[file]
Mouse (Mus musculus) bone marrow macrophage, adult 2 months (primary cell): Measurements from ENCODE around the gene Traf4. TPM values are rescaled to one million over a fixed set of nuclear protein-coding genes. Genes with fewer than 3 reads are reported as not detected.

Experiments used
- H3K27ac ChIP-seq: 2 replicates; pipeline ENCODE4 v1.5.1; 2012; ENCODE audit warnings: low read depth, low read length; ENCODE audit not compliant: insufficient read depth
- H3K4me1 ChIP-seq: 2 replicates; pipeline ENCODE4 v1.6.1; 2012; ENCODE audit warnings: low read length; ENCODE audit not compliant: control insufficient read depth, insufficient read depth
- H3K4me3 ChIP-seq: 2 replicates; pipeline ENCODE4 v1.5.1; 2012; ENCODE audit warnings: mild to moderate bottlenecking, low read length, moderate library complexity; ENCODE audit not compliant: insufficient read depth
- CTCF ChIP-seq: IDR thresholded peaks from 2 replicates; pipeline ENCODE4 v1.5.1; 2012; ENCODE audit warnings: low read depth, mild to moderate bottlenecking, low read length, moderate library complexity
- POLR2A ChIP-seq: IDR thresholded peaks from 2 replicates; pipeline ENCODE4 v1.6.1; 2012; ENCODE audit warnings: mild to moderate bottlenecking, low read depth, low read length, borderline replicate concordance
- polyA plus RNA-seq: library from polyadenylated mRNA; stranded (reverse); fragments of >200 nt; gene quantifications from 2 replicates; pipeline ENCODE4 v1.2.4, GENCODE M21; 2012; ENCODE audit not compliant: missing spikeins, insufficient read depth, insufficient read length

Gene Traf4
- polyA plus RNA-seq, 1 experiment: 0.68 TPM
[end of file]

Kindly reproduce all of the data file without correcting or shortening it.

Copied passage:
Mouse (Mus musculus) bone marrow macrophage, adult 2 months (primary cell): Measurements from ENCODE around the gene Traf4. TPM values are rescaled to one million over a fixed set of nuclear protein-coding genes. Genes with fewer than 3 reads are reported as not detected.

Experiments used
- H3K27ac ChIP-seq: 2 replicates; pipeline ENCODE4 v1.5.1; 2012; ENCODE audit warnings: low read depth, low read length; ENCODE audit not compliant: insufficient read depth
- H3K4me1 ChIP-seq: 2 replicates; pipeline ENCODE4 v1.6.1; 2012; ENCODE audit warnings: low read length; ENCODE audit not compliant: control insufficient read depth, insufficient read depth
- H3K4me3 ChIP-seq: 2 replicates; pipeline ENCODE4 v1.5.1; 2012; ENCODE audit warnings: mild to moderate bottlenecking, low read length, moderate library complexity; ENCODE audit not compliant: insufficient read depth
- CTCF ChIP-seq: IDR thresholded peaks from 2 replicates; pipeline ENCODE4 v1.5.1; 2012; ENCODE audit warnings: low read depth, mild to moderate bottlenecking, low read length, moderate library complexity
- POLR2A ChIP-seq: IDR thresholded peaks from 2 replicates; pipeline ENCODE4 v1.6.1; 2012; ENCODE audit warnings: mild to moderate bottlenecking, low read depth, low read length, borderline replicate concordance
- polyA plus RNA-seq: library from polyadenylated mRNA; stranded (reverse); fragments of >200 nt; gene quantifications from 2 replicates; pipeline ENCODE4 v1.2.4, GENCODE M21; 2012; ENCODE audit not compliant: missing spikeins, insufficient read depth, insufficient read length

Gene Traf4
- polyA plus RNA-seq, 1 experiment: 0.68 TPM